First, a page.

Pop: Return to primal instincts
Nick Hasted has been a film journalist since 1986. He writes about film, music, books and comics for The Independent, Sight & Sound, Uncut and Little White Lies. He has published two books: The Dark Story of Eminem (2002), and You Really Got Me: The Story of The Kinks (2011), both from Omnibus Press.
Tuesday 09 November 1999
DEATH IN Vegas's The Contino Sessions rounds off the Nineties just as Primal Scream's Screamadelica began them, with dance-rock'n'roll, a hybrid, open form expressed with the primary-coloured, slick style that has defined this decade's most confident music.
Adopting Primal Scream's open-house policy to sympathetic collaborators - Dot Allison, Iggy Pop, Jim Reid and the Scream's Bobby Gillespie himself on The Contino Sessions - live, Death in Vegas maximise their basic principles. This is a late-Nineties soul revue, 40 years of rock'n'roll style machine- tooled into instantly identifiable sound and vision.
Visually, the evening depends on the spectacle of up to a dozen musicians ranged in front of rapidly changing projections, normal fare for dance acts, but constructed with unusual care by sometime visual artist, Fearless. "Dirge" begins with the suspicious sight of marching Nazis, but the footage mutates into freezing Soviet PoWs and liberating Allies; the sight of a strung-out Dot Allison at the front of a brightly lit stage with such images looming behind her can't help but thrill.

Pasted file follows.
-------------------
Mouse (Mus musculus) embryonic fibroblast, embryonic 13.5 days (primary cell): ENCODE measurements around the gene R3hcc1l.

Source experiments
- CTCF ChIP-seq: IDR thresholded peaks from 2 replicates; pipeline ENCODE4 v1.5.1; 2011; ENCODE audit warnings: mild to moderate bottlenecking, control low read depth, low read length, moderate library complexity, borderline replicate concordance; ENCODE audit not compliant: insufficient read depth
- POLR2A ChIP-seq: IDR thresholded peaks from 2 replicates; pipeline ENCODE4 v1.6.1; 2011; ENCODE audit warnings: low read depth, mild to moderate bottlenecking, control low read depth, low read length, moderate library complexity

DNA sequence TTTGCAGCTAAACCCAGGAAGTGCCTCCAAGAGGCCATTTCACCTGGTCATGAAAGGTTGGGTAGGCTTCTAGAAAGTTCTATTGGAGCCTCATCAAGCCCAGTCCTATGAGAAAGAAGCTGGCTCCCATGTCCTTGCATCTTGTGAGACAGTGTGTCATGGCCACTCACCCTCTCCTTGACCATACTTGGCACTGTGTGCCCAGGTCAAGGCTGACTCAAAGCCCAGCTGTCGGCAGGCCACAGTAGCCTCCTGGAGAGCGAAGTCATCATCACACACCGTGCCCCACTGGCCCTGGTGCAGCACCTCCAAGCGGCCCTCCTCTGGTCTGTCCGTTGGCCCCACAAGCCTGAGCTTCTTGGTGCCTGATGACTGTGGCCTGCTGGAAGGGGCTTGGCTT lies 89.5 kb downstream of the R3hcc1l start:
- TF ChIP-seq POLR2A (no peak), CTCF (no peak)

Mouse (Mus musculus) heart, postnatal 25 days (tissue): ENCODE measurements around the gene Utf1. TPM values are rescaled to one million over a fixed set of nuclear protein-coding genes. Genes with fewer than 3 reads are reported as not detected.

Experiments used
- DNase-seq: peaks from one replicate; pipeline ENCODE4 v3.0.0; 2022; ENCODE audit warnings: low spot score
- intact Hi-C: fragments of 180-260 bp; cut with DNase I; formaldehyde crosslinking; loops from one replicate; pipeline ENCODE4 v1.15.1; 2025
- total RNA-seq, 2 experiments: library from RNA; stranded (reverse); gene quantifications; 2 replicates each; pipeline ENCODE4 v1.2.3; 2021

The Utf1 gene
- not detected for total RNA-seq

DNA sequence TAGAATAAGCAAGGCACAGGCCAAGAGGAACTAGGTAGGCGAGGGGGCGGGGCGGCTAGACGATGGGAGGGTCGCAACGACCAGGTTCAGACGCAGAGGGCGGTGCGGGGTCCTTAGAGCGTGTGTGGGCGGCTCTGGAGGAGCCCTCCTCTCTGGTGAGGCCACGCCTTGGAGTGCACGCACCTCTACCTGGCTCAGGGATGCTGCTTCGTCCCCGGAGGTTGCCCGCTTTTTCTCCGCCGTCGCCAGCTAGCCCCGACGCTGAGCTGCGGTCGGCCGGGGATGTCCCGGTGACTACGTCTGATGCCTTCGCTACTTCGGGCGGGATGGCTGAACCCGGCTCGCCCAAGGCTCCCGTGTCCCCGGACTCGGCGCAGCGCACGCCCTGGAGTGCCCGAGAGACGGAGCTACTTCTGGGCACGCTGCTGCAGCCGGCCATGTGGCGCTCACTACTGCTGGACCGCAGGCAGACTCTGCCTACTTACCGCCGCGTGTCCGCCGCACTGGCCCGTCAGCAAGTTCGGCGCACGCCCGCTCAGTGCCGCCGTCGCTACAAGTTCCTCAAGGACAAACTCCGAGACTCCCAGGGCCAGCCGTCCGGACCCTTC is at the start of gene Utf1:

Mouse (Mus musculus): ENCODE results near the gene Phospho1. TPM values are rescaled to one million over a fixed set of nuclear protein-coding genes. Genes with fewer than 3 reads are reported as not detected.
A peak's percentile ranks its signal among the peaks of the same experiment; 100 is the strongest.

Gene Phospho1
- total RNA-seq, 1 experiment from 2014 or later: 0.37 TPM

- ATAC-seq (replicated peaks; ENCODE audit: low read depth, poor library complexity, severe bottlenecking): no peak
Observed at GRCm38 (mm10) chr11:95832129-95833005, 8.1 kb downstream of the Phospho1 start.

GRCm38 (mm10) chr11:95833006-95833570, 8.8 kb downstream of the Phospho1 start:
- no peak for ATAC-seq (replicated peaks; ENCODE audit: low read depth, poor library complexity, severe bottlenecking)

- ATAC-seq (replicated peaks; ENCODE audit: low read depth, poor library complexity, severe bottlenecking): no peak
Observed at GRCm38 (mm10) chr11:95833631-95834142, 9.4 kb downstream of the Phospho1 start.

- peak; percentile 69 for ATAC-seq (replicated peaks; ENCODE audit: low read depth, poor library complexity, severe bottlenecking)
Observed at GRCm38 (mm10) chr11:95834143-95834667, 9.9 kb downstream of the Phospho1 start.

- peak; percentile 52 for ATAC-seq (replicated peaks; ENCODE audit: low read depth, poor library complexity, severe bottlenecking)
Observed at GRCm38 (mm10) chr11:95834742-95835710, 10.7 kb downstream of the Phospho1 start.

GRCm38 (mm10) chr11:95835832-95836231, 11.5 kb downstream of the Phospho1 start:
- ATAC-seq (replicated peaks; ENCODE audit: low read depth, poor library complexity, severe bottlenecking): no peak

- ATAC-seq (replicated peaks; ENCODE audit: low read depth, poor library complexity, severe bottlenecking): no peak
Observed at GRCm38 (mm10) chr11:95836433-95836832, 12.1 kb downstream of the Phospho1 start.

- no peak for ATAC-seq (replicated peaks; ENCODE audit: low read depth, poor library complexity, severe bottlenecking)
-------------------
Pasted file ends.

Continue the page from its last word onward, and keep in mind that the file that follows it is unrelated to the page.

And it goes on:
Musically, soul dominates: Hammond organs, horns and a trio from the London Community Gospel Choir providing soothing harmonies on "Aladdin's Story" and the technoid stew of "Neptune City". It all sounds fine, undeniably. But it's hard to ignore how traditional the drums sound at even the most anthemic moments, how it falls short of inspiration.
There's an appearance by The Jesus and Mary Chain's Jim Reid to break the mood, looking wounded and weakened, uncomfortable in the spotlight so soon after his band's dissolution. But the real centre of the night, the bonding presence that provides a sense of community the Gospel Choir just can't, is the appearance of Bobby Gillespie. He's greeted as a conquering hero, appropriately - for tonight, we are in his world. Singing the apocalyptic blues "Soul Auctioneer" with rare conviction - his best lyrics and vocal in an age - the man so often derided as a magpie and chancer is a revered originator in this company.
He comes back at the end, leading us in a near-wordless soul mantra, and we finish satisfied. What Death in Vegas are doing may be just a streamlined version of all that's gone before. But then, so has this decade. And really, it wasn't too bad.
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